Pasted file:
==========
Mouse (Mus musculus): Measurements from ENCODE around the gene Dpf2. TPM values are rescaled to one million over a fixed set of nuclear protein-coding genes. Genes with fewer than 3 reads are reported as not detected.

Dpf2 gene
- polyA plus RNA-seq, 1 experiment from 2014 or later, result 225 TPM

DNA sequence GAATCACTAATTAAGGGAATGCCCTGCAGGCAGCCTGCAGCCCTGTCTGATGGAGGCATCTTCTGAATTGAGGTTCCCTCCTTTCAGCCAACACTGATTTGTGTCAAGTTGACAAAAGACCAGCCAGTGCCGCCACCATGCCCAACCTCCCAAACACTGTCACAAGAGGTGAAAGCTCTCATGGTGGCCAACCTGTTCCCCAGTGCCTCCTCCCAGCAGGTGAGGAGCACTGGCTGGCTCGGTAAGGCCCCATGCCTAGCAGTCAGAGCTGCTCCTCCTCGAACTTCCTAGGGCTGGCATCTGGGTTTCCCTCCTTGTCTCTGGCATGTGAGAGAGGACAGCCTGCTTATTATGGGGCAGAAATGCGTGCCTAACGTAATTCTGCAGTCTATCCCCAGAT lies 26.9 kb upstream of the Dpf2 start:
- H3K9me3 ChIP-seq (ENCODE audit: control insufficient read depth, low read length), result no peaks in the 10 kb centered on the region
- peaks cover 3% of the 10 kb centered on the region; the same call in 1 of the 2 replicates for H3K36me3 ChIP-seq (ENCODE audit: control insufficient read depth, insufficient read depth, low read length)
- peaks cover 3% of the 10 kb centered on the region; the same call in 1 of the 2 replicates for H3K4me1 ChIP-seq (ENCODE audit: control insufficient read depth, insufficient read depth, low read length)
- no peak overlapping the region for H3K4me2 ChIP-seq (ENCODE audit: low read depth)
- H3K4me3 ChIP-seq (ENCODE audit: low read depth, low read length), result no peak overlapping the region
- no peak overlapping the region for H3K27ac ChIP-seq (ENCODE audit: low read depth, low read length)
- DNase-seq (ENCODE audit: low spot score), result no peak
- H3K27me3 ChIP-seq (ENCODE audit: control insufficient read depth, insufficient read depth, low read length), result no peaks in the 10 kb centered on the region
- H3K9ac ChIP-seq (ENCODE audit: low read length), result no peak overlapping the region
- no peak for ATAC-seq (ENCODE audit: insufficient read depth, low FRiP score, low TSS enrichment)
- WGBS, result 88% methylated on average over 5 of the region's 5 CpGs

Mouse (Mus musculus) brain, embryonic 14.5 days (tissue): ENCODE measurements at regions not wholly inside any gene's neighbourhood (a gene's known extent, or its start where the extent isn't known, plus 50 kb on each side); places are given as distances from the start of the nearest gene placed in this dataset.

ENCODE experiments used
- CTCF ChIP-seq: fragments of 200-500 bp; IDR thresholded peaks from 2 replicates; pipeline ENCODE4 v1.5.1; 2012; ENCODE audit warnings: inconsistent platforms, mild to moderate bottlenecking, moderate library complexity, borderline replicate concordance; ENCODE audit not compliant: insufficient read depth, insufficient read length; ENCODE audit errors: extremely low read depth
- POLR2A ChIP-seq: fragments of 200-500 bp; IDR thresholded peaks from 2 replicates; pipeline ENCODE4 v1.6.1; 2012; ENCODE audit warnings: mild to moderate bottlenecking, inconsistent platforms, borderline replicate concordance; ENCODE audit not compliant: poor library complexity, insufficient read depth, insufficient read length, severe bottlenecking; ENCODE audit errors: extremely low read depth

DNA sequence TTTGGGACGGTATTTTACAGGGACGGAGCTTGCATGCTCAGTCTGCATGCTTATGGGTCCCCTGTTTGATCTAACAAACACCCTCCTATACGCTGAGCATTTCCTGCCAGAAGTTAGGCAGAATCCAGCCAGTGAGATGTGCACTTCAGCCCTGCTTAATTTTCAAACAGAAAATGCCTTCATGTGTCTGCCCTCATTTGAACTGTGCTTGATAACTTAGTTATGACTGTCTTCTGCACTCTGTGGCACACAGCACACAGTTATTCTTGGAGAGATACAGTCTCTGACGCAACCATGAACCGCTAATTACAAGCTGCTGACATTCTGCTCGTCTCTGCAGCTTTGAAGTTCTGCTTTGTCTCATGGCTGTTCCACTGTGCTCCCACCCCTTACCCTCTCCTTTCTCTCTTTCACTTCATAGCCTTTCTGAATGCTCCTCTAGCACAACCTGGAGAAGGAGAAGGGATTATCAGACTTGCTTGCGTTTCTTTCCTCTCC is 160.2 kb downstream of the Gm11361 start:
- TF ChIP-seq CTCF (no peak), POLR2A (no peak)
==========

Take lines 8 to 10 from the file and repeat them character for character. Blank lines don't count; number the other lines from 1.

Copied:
- no peak overlapping the region for H3K4me2 ChIP-seq (ENCODE audit: low read depth)
- H3K4me3 ChIP-seq (ENCODE audit: low read depth, low read length), result no peak overlapping the region
- no peak overlapping the region for H3K27ac ChIP-seq (ENCODE audit: low read depth, low read length)